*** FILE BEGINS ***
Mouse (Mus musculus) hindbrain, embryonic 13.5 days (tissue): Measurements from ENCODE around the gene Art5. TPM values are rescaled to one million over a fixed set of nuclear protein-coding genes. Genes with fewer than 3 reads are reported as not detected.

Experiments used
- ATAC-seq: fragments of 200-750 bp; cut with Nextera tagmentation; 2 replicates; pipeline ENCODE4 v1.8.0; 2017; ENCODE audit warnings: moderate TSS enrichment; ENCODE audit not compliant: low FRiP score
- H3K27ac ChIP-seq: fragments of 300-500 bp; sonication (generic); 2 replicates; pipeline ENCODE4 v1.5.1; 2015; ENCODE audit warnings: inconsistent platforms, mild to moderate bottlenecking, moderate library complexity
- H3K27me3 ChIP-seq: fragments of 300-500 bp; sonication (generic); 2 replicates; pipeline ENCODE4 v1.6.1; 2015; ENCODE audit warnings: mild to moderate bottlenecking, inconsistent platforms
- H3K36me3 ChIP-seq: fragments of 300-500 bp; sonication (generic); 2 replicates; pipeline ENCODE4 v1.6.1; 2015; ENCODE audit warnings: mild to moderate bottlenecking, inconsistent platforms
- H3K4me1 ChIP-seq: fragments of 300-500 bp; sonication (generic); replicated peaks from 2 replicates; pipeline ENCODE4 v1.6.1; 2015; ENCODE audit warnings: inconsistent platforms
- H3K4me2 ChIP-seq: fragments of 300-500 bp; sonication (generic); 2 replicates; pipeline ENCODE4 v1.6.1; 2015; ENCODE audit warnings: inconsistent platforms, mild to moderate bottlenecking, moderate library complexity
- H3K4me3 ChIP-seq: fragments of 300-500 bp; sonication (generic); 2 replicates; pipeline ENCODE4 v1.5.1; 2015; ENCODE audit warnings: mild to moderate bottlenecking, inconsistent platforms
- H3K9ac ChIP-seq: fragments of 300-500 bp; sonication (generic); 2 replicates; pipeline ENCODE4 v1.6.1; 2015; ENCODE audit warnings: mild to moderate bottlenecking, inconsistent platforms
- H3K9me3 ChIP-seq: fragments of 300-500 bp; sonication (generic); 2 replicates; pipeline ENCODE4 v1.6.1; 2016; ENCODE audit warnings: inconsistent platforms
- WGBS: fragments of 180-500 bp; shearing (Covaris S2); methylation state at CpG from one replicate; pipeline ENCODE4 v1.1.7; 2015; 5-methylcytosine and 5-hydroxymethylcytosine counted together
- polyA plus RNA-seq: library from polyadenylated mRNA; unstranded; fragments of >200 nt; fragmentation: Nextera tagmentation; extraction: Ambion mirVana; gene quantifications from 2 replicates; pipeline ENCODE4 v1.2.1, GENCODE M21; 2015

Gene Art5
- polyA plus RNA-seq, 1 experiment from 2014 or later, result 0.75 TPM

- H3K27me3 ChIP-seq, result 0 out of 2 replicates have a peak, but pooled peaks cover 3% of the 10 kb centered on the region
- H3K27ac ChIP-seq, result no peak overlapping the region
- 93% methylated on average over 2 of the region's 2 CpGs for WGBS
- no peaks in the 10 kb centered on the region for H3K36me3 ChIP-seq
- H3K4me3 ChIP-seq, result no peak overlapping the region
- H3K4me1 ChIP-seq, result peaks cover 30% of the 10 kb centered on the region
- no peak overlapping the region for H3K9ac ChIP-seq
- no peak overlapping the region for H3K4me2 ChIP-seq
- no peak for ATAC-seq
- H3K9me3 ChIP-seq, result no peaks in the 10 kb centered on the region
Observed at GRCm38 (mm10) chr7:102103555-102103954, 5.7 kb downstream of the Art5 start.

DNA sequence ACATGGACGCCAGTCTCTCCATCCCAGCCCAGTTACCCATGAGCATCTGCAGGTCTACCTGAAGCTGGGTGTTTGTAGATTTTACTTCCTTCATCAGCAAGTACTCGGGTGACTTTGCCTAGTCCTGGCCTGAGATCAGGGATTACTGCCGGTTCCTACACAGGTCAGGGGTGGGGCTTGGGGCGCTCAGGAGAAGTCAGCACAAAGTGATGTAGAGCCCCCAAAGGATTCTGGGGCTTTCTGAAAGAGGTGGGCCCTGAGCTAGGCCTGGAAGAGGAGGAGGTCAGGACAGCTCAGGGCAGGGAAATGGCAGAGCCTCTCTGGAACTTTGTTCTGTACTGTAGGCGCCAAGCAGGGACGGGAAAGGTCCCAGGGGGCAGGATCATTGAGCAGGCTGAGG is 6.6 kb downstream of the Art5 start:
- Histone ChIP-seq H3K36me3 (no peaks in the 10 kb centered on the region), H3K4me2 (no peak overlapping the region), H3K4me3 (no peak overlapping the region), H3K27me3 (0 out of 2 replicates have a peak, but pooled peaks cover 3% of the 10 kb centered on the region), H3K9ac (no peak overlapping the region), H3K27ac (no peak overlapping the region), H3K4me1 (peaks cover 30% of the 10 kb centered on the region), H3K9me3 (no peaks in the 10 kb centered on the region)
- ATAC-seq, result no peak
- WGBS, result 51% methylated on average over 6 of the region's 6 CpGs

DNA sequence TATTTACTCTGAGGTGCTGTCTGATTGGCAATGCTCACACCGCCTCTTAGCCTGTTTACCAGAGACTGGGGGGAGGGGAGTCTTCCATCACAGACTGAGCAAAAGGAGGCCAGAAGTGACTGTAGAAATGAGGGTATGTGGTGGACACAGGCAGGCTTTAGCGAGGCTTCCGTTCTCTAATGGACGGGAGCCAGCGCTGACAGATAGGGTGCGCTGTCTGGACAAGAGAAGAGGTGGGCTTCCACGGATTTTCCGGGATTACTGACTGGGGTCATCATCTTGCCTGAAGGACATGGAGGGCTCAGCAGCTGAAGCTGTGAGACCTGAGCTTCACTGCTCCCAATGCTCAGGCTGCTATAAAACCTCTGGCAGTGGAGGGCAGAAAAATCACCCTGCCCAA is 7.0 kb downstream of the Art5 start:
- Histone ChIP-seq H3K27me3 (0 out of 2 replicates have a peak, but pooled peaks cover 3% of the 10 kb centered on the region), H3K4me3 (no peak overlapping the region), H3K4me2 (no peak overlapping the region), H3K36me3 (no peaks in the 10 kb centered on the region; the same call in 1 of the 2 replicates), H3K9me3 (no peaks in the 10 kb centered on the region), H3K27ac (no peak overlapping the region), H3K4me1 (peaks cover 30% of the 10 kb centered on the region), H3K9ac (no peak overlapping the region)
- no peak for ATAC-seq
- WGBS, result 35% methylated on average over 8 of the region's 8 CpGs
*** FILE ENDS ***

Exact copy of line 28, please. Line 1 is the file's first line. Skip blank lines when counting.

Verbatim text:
- Histone ChIP-seq H3K36me3 (no peaks in the 10 kb centered on the region), H3K4me2 (no peak overlapping the region), H3K4me3 (no peak overlapping the region), H3K27me3 (0 out of 2 replicates have a peak, but pooled peaks cover 3% of the 10 kb centered on the region), H3K9ac (no peak overlapping the region), H3K27ac (no peak overlapping the region), H3K4me1 (peaks cover 30% of the 10 kb centered on the region), H3K9me3 (no peaks in the 10 kb centered on the region)